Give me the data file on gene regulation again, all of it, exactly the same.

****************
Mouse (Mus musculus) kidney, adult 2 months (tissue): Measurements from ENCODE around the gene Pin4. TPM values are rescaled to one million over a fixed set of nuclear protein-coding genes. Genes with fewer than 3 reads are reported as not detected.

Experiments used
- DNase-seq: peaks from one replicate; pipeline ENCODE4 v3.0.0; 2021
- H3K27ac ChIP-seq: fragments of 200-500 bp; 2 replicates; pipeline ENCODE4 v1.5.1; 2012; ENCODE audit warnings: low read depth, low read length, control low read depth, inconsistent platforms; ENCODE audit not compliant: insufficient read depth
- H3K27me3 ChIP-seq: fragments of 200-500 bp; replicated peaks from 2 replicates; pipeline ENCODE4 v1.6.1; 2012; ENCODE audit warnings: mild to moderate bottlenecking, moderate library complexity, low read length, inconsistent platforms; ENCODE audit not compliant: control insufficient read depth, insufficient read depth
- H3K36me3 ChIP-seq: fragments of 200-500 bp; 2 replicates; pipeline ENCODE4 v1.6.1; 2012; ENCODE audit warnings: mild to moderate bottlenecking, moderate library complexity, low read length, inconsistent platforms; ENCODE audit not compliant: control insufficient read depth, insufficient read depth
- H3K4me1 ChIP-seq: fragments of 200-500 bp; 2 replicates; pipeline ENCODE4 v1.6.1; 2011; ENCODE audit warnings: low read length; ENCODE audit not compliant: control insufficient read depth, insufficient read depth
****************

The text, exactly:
Mouse (Mus musculus) kidney, adult 2 months (tissue): Measurements from ENCODE around the gene Pin4. TPM values are rescaled to one million over a fixed set of nuclear protein-coding genes. Genes with fewer than 3 reads are reported as not detected.

Experiments used
- DNase-seq: peaks from one replicate; pipeline ENCODE4 v3.0.0; 2021
- H3K27ac ChIP-seq: fragments of 200-500 bp; 2 replicates; pipeline ENCODE4 v1.5.1; 2012; ENCODE audit warnings: low read depth, low read length, control low read depth, inconsistent platforms; ENCODE audit not compliant: insufficient read depth
- H3K27me3 ChIP-seq: fragments of 200-500 bp; replicated peaks from 2 replicates; pipeline ENCODE4 v1.6.1; 2012; ENCODE audit warnings: mild to moderate bottlenecking, moderate library complexity, low read length, inconsistent platforms; ENCODE audit not compliant: control insufficient read depth, insufficient read depth
- H3K36me3 ChIP-seq: fragments of 200-500 bp; 2 replicates; pipeline ENCODE4 v1.6.1; 2012; ENCODE audit warnings: mild to moderate bottlenecking, moderate library complexity, low read length, inconsistent platforms; ENCODE audit not compliant: control insufficient read depth, insufficient read depth
- H3K4me1 ChIP-seq: fragments of 200-500 bp; 2 replicates; pipeline ENCODE4 v1.6.1; 2011; ENCODE audit warnings: low read length; ENCODE audit not compliant: control insufficient read depth, insufficient read depth